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How Not To Use Nudity for TV

And How To Use Well

Anya Chalotra as Yennefer in the witcher. Katalin Vermes/Netflix.

Last week we covered Ruth Wilson’s exit from The Affair and the toxic environment that was alleged on set, especially when it came to nudity and love scenes. We also covered the new Netflix series The Witcher. At first glance, these two series have nothing to do with one another: The Witcher is not prestige TV and, as far as I recall, there are no striga or kikimora in The Affair. What they do have in common is this: nudity.

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There is nothing wrong with nudity, let’s be clear. Bodies are great and not shameful, but when a show uses women’s naked bodies as mere decoration and simply for puerile titillation…that’s bad. Especially when this tendency makes women feel forced into being naked. This objectification is also annoying because there are infinite ways to make a show adult and impressive without using sex as set design.

Premium cable television became synonymous with nudity a long time ago. HBO tempted subscribers with very adult fair and that often included lots of breasts and some butts for good measure. The butts could be anyone but the full-frontal went to the women and other cable networks followed until we got to Game of Thrones.

Game of Thrones is the reason we have the term “sexposition” – it excelled in using sex and nudity in scenes where it wasn’t required and many shows took the wrong message from it: that they needed more nudity to be on the same level. And sometimes this worked! Spartacus contained constant and gleeful nudity and incredible violence…but somehow that fit with the story of exploitation and slavery. The nudity there was also equal opportunity: with many males showing their full monty across every season.

But The Witcher wants to be Game of Thrones more than it wants to be Spartacus (which is too bad because Spartacus was a better show than both). There’s no queer characters, it deals with race is really bad ways, and it takes exploitative nudity to a whole new level. In just the first episode, a sorcerer named Stroganoff Stregebor is in hiding out in a villa of some kind and he’s created illusions of naked women all over…just because. They serve no purpose other to show this guy is a creep, but hey, he also arranged for the rape and murder of an innocent princess so, whatever!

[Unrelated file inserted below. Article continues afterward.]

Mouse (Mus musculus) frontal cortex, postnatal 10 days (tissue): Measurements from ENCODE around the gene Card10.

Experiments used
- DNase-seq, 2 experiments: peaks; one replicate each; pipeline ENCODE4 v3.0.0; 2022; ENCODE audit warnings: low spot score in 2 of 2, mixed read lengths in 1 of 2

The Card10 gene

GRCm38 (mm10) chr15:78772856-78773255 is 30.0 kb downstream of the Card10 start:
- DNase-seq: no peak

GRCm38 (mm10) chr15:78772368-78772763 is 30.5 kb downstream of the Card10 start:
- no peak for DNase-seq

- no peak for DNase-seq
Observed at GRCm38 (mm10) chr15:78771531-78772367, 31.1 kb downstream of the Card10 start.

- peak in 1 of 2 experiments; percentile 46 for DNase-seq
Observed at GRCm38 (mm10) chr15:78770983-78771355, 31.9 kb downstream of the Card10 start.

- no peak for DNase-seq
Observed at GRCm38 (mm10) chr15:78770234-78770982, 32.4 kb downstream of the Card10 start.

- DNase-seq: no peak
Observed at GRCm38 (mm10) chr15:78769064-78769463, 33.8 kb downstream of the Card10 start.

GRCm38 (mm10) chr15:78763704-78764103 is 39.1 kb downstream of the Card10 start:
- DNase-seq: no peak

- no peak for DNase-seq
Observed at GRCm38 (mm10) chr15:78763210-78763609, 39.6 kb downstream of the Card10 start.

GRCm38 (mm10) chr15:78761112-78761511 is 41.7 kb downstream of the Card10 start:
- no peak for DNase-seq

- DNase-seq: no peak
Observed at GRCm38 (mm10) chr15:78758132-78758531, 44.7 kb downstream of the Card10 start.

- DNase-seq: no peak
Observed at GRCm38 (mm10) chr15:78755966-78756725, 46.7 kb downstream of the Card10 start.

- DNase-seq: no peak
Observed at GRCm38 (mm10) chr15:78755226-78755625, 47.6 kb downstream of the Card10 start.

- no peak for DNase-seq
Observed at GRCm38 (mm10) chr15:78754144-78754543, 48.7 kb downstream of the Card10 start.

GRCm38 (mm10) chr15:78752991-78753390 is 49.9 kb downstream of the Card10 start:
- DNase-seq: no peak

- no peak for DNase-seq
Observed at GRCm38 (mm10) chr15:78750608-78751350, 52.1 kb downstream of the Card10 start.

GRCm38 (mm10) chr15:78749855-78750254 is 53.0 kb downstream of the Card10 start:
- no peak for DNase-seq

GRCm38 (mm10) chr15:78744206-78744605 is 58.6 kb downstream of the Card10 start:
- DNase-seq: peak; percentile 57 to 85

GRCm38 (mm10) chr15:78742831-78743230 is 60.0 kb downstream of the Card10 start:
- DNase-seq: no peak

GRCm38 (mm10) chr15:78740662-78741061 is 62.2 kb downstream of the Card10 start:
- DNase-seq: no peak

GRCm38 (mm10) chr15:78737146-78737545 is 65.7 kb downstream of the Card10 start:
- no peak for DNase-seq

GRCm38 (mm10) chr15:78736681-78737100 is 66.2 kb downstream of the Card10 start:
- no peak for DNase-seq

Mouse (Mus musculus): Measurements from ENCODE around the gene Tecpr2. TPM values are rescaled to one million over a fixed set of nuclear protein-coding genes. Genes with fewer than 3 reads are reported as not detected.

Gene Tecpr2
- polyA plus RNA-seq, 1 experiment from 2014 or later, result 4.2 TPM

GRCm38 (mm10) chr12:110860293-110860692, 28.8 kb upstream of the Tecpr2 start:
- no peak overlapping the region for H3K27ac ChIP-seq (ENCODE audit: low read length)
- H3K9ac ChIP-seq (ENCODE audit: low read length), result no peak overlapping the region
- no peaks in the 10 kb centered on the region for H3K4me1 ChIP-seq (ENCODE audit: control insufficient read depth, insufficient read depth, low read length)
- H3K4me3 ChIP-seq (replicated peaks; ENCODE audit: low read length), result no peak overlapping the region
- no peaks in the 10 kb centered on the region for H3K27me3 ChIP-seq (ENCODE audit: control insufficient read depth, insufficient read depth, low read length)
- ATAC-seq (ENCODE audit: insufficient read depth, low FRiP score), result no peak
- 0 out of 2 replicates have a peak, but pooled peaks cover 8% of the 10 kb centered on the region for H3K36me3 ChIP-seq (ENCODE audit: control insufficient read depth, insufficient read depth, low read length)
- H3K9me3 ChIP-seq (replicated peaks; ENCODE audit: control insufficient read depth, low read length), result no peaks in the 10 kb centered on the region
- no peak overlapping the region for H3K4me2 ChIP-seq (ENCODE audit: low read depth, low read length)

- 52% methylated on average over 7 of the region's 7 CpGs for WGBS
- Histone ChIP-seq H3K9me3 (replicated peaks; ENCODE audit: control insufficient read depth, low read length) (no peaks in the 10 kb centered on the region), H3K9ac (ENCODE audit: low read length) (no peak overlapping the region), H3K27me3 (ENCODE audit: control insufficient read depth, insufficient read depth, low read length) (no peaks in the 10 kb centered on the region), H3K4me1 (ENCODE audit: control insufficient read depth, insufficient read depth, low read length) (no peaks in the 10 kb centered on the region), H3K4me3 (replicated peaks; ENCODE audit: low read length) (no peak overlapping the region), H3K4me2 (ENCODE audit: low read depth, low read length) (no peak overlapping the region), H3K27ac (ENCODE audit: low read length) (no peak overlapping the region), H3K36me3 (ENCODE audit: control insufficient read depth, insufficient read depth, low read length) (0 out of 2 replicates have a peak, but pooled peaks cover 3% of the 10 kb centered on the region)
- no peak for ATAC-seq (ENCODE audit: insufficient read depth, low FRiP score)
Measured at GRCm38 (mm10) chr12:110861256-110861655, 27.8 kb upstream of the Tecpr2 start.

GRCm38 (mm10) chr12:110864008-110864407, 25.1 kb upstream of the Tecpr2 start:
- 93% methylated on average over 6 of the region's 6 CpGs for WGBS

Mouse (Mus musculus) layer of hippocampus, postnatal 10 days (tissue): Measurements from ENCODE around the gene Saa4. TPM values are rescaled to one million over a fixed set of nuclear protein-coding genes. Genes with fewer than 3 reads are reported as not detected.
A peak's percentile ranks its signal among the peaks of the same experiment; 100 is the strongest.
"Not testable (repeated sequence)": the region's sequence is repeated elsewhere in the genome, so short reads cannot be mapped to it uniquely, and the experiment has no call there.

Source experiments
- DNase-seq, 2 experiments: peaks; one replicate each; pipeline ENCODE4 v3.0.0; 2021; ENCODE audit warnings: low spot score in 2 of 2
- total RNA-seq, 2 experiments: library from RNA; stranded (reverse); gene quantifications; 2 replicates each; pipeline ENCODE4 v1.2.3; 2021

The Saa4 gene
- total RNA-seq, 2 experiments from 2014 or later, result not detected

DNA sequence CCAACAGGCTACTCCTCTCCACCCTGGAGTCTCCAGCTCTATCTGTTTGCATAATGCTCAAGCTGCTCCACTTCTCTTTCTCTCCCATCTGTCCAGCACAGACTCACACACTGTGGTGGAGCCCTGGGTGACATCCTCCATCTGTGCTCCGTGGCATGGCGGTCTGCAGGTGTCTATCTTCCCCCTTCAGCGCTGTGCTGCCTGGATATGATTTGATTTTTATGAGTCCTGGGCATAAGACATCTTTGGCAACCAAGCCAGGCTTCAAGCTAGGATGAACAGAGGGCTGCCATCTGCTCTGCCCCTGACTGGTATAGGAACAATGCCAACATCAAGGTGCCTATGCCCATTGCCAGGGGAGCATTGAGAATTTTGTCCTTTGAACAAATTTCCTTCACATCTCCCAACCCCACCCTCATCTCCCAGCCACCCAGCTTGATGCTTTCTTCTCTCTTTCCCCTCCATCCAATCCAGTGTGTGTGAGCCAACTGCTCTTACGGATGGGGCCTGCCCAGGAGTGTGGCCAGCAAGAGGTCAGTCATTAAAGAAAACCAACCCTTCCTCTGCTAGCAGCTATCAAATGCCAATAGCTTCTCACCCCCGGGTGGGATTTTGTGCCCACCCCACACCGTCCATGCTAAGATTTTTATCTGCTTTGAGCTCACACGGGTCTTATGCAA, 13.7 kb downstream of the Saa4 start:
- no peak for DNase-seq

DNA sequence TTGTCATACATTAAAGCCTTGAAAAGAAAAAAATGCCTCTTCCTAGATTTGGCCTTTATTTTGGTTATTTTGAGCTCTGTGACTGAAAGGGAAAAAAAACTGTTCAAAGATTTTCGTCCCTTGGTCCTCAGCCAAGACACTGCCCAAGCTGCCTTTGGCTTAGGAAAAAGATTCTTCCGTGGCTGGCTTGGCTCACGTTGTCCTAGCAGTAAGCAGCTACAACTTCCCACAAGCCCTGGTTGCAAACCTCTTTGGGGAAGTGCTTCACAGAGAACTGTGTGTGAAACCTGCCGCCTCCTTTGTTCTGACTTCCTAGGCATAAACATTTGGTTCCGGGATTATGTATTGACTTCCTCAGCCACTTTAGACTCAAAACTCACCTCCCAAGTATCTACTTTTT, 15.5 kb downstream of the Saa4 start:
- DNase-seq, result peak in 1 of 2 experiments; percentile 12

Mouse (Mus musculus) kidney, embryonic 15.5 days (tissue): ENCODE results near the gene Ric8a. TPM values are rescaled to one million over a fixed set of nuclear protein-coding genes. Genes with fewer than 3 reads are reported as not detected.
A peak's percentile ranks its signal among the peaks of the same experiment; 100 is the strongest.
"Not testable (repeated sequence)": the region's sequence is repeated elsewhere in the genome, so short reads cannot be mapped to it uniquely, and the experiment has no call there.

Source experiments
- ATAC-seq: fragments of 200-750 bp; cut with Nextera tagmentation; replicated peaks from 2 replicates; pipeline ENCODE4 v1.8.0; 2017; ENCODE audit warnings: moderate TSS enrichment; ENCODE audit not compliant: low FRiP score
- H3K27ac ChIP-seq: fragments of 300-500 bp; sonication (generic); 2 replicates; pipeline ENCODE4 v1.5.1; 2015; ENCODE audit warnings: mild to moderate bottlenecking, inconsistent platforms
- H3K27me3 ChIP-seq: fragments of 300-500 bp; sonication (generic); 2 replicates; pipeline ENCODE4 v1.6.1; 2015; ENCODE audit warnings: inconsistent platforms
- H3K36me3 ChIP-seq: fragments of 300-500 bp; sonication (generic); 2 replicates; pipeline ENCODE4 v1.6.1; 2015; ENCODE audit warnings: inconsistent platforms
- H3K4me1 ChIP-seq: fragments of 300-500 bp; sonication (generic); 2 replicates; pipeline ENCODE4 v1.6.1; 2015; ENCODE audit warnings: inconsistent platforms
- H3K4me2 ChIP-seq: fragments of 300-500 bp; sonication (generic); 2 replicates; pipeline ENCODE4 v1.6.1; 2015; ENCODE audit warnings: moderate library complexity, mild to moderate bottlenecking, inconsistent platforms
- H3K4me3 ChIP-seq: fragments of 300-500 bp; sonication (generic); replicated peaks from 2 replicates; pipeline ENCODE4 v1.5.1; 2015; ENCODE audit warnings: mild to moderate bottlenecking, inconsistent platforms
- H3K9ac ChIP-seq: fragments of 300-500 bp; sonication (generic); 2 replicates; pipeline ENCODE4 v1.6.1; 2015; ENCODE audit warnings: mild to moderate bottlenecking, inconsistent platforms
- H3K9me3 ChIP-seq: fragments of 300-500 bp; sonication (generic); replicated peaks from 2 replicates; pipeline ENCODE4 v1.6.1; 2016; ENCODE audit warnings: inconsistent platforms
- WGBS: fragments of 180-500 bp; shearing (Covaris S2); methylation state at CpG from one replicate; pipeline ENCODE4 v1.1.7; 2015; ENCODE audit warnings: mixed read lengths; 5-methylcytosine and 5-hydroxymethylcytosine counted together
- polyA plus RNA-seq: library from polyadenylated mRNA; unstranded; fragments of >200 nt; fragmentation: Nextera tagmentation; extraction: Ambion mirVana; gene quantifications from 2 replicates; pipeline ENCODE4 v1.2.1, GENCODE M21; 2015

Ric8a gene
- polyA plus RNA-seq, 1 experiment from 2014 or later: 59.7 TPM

This goes on and on in the show and the character that’s most victimized is Yennefer, who is constantly naked for no reason except for when she’s just hanging out at an orgy that has no relevance to the plot. She’s naked for some brutal, violent scenes too and it’s pretty uncomfortable.

It’s ironic that Netflix is trying so hard to be like HBO here, when HBO boasts three very adult “prestige” series where nudity either isn’t used or is used in actually interesting ways. Watchmen might have been the first HBO series where we saw more penises than bare breasts, but they were there to emphasize and alienate when it came to Doctor Manhattan. Westworld uses nudity to show how the hosts are dehumanized by their masters. And Succession manages to be adult and sexy and interesting with barely any nudity at all.

Nude bodies can definitely contribute to a story, so can sex, but things get bad when the goal of a show is just to show sex and nudity (and violence) instead of to use those things in service of a story and the characters. That’s the definition of gratuitous nudity, and it’s annoying that so many series still rely on it. It’s also potentially harmful that shows keep doing this – not for the audience but for the actresses that can be forced or coerced into scenes they are not comfortable with, as Ruth Wilson was and as Emilia Clarke was on Game of Thrones.

There is a right way and a wrong way to use nudity in television (and in film). Women shouldn’t be asked to strip down only to be objectified and nudity shouldn’t just be women and while we’re at it – not just male bodies should be included, but all body types and races. People who participate in nude scenes need to feel comfortable and protected and full consent in the moment, no just in a contract they signed when they really wanted a job.

There are shows that do this right, but there are still shows out there doing things wrong, and that needs to change.

(featured image: Katalin Vermes/Netflix)

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Jessica Mason
Jessica Mason (she/her) is a writer based in Portland, Oregon with a focus on fandom, queer representation, and amazing women in film and television. She's a trained lawyer and opera singer as well as a mom and author.

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